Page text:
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Friday, February 27, 2015

What Senior citizens Got From Rail Budget 2015

Senior Citizens population rise is on fast track and all government machinery, country's infrastructure, community services, communication, financial, health and social sector should also match up the demand from such growing Silver Population. 

#‎RailBudget2015‬ ‪#‎Railwaybudget‬ was interesting and awaited by all, as it was first rail budget of #Modisarkar, and high expectation from all quarters of society. There seems to be no appeasement but a progressive step ahead.

We at Silver Inning Foundation have been advocating for Rights, Dignity and Security of our Elders and we had demanded from Railway Minister #SureshPrabhu that  ‪#‎seniorcitizens‬ wants equal gender right and concession in fare; they need special coach in local suburban trains; need Elevators, rams, battery operated vehicle, baggage trolley on stations; want lower berths for reservations; more pilgrimage special trains; diet food; First Aids and medical care; easy and friendly road transport from stations, shuttle bus service and elder friendly design and architecture.

And we were happy that Railbudget has met some of our important demands.

Following are announcement which will help Seniors of this country, while making their trian travel comfortable:

Direct Benefit :
Any senior citizen or pregnant woman who's travelled by Indian Railways can attest to the difficulty in getting a lower seat berth while booking tickets, something that only gets more difficult once the train has been boarded. Railway Minister Suresh Prabhu seems to have heard their plea and with his first railway budget made it easier for them to get berths that they can get into much more easily.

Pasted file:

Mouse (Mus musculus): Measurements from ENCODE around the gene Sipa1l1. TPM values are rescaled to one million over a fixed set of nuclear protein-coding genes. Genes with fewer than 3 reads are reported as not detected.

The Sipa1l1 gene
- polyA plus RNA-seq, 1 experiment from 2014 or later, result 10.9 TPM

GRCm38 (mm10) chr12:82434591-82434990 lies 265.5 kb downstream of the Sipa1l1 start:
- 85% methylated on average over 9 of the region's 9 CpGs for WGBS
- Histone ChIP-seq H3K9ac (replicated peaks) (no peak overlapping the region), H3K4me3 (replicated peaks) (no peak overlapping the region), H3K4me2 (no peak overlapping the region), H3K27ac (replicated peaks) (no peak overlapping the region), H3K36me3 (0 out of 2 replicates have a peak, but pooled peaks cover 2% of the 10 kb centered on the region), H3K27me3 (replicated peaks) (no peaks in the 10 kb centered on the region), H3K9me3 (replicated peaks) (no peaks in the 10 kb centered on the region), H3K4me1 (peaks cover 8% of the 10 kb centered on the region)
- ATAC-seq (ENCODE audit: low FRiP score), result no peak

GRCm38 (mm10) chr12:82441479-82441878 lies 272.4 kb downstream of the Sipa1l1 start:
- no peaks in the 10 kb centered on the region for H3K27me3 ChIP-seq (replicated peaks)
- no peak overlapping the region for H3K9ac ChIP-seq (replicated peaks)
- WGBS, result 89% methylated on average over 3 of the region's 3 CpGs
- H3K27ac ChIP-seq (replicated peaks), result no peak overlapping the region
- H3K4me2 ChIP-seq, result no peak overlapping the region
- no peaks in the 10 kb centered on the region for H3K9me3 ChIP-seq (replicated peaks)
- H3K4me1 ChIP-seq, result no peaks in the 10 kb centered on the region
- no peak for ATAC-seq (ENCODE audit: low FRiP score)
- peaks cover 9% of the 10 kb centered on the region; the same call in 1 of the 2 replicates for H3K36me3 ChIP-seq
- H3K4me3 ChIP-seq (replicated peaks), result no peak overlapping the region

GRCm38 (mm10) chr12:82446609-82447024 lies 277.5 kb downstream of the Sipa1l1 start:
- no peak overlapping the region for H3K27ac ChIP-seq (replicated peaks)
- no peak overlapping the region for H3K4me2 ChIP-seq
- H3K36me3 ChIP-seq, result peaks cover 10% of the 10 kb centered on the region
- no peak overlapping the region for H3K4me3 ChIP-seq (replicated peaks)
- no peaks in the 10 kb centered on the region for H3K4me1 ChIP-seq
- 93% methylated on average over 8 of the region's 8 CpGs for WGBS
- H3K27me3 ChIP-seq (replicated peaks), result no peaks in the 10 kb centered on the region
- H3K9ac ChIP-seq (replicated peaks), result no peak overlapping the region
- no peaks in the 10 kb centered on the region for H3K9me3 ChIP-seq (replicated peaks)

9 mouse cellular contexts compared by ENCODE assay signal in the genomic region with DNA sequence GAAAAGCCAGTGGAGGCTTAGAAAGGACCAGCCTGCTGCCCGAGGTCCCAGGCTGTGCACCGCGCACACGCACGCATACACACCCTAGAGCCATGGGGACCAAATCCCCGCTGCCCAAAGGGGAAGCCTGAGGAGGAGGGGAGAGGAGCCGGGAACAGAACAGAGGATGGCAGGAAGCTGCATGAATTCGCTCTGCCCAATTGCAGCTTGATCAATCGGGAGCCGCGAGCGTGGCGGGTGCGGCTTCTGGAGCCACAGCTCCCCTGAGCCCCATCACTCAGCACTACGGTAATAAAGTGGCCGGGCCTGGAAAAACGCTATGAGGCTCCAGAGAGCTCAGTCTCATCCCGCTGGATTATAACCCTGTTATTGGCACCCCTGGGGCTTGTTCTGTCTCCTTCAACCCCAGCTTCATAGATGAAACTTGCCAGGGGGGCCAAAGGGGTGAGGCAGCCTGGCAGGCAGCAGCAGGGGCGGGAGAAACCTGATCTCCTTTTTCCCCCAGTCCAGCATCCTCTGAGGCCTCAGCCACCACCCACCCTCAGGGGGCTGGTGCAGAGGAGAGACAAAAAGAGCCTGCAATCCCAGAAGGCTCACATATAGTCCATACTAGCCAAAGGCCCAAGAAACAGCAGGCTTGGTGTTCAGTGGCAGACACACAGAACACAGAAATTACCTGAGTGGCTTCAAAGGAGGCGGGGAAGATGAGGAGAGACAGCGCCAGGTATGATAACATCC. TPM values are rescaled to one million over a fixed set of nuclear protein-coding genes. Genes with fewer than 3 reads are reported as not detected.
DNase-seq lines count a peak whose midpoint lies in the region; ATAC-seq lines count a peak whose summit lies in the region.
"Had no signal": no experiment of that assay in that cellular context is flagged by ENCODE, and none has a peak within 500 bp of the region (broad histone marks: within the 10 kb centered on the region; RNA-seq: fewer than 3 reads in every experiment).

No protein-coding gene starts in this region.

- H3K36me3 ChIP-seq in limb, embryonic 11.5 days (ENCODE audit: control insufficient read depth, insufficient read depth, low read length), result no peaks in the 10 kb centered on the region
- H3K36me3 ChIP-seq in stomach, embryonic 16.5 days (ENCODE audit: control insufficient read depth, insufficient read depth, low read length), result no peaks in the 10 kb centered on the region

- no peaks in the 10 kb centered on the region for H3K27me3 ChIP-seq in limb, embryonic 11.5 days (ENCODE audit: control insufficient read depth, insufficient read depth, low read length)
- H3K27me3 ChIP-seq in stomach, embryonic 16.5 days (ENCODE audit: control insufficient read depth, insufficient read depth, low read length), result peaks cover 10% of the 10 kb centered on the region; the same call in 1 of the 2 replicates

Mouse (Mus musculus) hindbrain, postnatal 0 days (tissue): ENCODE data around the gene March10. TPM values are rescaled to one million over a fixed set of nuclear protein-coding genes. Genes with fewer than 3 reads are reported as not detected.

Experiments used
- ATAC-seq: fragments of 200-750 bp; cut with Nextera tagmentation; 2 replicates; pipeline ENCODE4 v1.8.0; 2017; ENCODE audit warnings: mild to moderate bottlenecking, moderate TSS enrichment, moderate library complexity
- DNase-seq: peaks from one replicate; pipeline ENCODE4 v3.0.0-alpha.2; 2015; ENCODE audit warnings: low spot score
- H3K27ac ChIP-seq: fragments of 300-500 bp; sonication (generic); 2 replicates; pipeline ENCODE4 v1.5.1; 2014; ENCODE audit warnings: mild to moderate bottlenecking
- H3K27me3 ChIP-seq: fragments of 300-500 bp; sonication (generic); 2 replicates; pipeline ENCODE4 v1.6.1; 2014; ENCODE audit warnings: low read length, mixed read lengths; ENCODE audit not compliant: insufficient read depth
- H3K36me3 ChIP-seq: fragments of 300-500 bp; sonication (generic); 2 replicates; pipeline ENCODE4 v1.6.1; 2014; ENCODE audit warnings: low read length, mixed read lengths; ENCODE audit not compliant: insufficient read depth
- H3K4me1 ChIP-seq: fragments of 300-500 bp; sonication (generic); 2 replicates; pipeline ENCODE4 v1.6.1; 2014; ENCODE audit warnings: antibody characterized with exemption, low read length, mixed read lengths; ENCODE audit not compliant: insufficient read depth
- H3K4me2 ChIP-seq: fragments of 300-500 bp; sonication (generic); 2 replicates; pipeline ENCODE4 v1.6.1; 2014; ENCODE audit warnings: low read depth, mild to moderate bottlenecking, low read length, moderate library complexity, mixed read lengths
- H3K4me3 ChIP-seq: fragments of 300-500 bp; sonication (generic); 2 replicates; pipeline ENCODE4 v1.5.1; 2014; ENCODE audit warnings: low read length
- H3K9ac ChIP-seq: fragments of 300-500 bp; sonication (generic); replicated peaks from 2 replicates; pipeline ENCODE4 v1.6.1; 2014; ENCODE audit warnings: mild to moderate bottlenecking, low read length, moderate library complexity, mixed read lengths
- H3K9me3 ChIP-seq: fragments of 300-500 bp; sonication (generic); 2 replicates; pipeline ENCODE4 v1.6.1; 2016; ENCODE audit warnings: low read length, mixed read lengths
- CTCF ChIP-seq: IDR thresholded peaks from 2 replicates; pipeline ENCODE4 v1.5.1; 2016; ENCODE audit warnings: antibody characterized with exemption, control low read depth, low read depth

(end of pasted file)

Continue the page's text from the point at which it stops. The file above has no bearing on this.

Prabhu announced that the number of lower berth seats reserved for senior citizens and pregnant women in every coach so that they have a higher chance of getting it while buying the ticket.
The minister also said that ticket examiners would be instructed to help senior citizens and pregnant women, who weren't alloted lower berths during the reservation process. Middle bay of coaches to be reserved for women and senior citizen.

The Railway Minister also said that they planned to allow senior citizens to reserve wheelchairs at stations before they arrived there so that they could be assisted in getting to trains. In order to make it easier for them to cross platforms, he said that the railways would work on increasing the number of elevators and escalators across stations.

The Minister also announced a slew of measures for the physically challenged, including better access to railway stations, Braille lettering on coaches and availablility of wheelchair facilities for them as well.

Lifts and escalators have been planned at major stations to facilitate easy movement of the elderly and differentlyabled passengers. An amount of Rs. 120 crore has been Page 21 of 53 provided for this purpose which is about 76% more than the final allotment in the current year. All newly manufactured coaches will henceforth be Braille enabled and Rail Coach Factory has been asked to explore the possibility of building wider entrances for the ease of differently-abled passengers.